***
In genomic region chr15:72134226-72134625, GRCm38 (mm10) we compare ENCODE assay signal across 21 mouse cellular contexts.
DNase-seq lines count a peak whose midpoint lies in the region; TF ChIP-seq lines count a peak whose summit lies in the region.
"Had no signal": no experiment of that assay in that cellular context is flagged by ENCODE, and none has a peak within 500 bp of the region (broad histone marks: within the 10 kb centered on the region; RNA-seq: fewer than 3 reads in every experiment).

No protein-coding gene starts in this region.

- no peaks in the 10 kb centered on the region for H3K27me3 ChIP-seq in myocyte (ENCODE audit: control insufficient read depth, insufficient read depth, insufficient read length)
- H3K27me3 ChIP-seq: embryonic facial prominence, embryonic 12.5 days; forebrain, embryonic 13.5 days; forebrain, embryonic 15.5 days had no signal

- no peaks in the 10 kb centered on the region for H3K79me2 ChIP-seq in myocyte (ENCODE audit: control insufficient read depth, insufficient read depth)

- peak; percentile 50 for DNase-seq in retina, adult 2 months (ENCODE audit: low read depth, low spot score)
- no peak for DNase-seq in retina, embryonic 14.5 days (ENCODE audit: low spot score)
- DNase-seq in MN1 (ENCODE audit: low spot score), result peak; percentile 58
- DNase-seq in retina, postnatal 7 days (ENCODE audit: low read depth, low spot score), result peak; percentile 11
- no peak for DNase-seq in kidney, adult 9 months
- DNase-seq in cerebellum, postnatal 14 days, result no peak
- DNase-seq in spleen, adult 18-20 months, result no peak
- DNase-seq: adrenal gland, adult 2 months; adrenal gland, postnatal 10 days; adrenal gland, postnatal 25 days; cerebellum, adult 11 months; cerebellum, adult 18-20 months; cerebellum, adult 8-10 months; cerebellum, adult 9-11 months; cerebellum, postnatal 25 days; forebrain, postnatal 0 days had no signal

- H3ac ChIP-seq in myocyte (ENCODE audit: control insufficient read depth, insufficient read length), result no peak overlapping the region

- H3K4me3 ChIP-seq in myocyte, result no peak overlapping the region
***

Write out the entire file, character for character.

In genomic region chr15:72134226-72134625, GRCm38 (mm10) we compare ENCODE assay signal across 21 mouse cellular contexts.
DNase-seq lines count a peak whose midpoint lies in the region; TF ChIP-seq lines count a peak whose summit lies in the region.
"Had no signal": no experiment of that assay in that cellular context is flagged by ENCODE, and none has a peak within 500 bp of the region (broad histone marks: within the 10 kb centered on the region; RNA-seq: fewer than 3 reads in every experiment).

No protein-coding gene starts in this region.

- no peaks in the 10 kb centered on the region for H3K27me3 ChIP-seq in myocyte (ENCODE audit: control insufficient read depth, insufficient read depth, insufficient read length)
- H3K27me3 ChIP-seq: embryonic facial prominence, embryonic 12.5 days; forebrain, embryonic 13.5 days; forebrain, embryonic 15.5 days had no signal

- no peaks in the 10 kb centered on the region for H3K79me2 ChIP-seq in myocyte (ENCODE audit: control insufficient read depth, insufficient read depth)

- peak; percentile 50 for DNase-seq in retina, adult 2 months (ENCODE audit: low read depth, low spot score)
- no peak for DNase-seq in retina, embryonic 14.5 days (ENCODE audit: low spot score)
- DNase-seq in MN1 (ENCODE audit: low spot score), result peak; percentile 58
- DNase-seq in retina, postnatal 7 days (ENCODE audit: low read depth, low spot score), result peak; percentile 11
- no peak for DNase-seq in kidney, adult 9 months
- DNase-seq in cerebellum, postnatal 14 days, result no peak
- DNase-seq in spleen, adult 18-20 months, result no peak
- DNase-seq: adrenal gland, adult 2 months; adrenal gland, postnatal 10 days; adrenal gland, postnatal 25 days; cerebellum, adult 11 months; cerebellum, adult 18-20 months; cerebellum, adult 8-10 months; cerebellum, adult 9-11 months; cerebellum, postnatal 25 days; forebrain, postnatal 0 days had no signal

- H3ac ChIP-seq in myocyte (ENCODE audit: control insufficient read depth, insufficient read length), result no peak overlapping the region

- H3K4me3 ChIP-seq in myocyte, result no peak overlapping the region